“We need you to play a full game tomorrow, Johannes,” Tórsten said and thankfully steered the subject away from sex talk. (Never mind that he started the whole thing.) “Our game against Lifrapol Central Academy is going to be hell without you in the lead, man. Pure hell. Their captain is good. Very good. We need you.”

Johannes missed the first game following the strike. For a week, he hobbled around. He’d been to the family physician twice between October 13th and 19th because the pain hadn’t abated. The doctor assured him the rubber bullet caused no permanent damage. The game following that, he’d played for a few minutes during the first half, but had to excuse himself for the rest of the game. Last week, Friday November 2nd, he’d played again a partial game.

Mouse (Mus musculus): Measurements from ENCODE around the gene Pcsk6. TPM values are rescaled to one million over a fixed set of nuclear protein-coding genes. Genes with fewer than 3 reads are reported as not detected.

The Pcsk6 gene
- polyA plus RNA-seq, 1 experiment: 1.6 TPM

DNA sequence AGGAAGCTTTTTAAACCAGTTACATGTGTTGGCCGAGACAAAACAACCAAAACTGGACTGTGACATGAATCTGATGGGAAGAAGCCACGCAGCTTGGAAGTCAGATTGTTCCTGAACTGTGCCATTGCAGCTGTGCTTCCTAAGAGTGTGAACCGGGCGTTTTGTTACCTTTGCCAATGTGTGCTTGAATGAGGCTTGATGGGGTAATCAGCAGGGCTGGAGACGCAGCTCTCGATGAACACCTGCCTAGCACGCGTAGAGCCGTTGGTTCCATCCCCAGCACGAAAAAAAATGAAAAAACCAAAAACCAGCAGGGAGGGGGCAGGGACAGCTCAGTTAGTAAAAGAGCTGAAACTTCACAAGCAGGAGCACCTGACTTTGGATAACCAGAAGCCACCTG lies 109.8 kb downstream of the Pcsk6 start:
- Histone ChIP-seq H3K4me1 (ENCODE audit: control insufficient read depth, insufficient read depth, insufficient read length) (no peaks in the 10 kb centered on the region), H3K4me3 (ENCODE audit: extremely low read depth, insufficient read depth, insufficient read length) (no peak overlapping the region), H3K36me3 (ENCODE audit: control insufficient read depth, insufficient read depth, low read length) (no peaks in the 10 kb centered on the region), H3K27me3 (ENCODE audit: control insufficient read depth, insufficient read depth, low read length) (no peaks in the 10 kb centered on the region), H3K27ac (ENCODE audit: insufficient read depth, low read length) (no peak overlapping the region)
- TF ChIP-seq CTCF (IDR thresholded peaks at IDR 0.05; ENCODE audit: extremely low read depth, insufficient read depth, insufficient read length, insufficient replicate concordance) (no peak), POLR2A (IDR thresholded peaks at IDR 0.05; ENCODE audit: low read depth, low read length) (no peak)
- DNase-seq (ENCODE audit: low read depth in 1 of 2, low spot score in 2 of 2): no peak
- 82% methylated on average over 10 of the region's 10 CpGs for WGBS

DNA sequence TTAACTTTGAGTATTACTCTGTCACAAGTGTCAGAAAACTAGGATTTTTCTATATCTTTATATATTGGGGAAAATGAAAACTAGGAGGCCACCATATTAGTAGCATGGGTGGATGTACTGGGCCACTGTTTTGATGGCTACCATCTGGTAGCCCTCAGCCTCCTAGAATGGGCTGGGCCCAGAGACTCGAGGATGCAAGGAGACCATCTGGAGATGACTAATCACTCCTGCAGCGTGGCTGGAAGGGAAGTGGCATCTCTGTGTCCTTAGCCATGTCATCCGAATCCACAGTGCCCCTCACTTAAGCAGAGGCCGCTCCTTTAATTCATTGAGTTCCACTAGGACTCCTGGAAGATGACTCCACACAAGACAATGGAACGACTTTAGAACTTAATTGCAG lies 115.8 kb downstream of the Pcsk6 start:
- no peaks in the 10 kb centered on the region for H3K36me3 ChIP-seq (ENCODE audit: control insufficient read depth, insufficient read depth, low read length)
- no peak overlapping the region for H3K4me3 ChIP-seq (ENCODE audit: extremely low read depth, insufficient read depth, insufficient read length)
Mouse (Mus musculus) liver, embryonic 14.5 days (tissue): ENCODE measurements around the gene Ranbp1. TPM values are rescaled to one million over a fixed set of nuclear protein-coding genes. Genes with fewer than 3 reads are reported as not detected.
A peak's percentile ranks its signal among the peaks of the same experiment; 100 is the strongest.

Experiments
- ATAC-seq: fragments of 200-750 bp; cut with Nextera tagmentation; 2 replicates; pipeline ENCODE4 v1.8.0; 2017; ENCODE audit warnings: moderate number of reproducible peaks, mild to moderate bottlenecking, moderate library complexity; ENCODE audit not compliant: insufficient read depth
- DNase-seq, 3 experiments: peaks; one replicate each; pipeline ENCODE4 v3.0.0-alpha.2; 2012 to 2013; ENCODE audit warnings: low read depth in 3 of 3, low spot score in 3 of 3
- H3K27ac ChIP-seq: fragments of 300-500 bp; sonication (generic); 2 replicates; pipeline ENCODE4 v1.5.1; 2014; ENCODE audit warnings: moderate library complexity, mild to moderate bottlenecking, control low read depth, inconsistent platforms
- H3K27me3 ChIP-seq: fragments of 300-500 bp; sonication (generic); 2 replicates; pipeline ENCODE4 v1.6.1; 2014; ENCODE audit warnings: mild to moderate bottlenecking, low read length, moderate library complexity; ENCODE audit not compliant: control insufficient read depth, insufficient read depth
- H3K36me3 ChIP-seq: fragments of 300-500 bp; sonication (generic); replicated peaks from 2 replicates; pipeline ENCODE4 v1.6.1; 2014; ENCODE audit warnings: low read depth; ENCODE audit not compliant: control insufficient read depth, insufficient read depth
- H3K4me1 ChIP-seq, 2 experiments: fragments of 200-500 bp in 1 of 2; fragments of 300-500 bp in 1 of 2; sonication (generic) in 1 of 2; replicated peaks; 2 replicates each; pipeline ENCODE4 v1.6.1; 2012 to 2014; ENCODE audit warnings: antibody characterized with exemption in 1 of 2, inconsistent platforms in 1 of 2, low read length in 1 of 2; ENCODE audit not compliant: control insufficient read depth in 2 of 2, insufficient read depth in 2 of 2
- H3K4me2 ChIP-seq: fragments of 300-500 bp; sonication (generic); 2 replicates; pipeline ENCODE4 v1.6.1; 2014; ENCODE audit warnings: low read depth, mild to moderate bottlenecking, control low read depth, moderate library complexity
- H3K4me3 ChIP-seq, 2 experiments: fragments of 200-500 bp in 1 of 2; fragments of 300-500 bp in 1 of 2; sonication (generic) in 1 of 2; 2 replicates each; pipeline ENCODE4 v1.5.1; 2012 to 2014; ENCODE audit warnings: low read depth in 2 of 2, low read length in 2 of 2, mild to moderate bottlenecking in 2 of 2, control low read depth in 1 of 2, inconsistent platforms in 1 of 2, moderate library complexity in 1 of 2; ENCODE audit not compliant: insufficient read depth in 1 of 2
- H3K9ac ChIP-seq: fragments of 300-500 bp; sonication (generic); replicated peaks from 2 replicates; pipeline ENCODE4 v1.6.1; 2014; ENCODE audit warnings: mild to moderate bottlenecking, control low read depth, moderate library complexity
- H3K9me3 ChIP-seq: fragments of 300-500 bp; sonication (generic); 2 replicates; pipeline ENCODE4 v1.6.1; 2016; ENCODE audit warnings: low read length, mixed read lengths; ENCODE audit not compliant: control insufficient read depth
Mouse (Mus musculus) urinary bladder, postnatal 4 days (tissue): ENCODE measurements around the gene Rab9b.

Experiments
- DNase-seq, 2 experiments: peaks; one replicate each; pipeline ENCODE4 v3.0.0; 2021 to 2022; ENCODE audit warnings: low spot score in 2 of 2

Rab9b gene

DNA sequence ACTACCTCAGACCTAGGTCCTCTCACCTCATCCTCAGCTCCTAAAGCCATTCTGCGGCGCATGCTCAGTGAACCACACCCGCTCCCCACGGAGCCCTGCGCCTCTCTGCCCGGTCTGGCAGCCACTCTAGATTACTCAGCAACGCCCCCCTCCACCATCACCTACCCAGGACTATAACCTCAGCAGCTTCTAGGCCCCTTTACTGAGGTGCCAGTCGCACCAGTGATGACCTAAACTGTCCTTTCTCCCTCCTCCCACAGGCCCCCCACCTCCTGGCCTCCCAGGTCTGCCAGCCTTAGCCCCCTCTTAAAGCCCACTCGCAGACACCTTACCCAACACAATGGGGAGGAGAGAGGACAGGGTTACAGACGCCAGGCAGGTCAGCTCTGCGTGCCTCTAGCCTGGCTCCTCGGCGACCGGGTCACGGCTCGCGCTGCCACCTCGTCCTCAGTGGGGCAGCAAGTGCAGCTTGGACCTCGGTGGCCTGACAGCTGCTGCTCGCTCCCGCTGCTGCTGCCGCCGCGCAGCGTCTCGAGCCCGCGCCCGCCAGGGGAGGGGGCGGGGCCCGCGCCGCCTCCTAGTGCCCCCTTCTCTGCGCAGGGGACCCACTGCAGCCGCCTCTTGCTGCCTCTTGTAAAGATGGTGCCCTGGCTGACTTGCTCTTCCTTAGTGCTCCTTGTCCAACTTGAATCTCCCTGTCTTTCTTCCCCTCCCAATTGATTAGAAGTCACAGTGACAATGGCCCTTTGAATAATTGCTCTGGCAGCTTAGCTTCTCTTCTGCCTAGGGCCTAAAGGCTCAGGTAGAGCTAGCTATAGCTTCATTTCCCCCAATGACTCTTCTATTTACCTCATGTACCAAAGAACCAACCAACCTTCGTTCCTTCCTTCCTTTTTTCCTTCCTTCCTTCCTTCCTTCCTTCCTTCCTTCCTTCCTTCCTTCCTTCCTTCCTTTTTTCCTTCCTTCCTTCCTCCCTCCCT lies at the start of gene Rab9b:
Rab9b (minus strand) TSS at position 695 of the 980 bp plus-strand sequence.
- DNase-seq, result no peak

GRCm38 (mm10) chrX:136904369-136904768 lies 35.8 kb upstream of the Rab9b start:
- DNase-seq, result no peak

“It’s been three weeks,” Johannes said. “Practice went well today, didn’t it? I played well, didn’t I?”

Lukas crossed his arms over his chest, lowered his eyes, and scowled. I sensed he felt responsible, in part, for what had happened. Maybe that was why he was in such a bad mood. He felt guilty.

Place the blame where it belongs, Lukas, with the state militia, I thought, recalling what he had told Eadmund nearly a week ago in the jail cell. They shot Johannes.

Matthias-Paulus nodded. “Better with each practice, Johan.”

“Does it still hurt?” Wolfwig asked.

“No,” Johannes said. “I get muscle cramps though. And sometimes my leg aches.”

“You will play a full game though, won’t you?” Tórsten said.

“He will,” Andreas volunteered.

Johannes grinned and nodded. “Andy said I will, so I’d better.”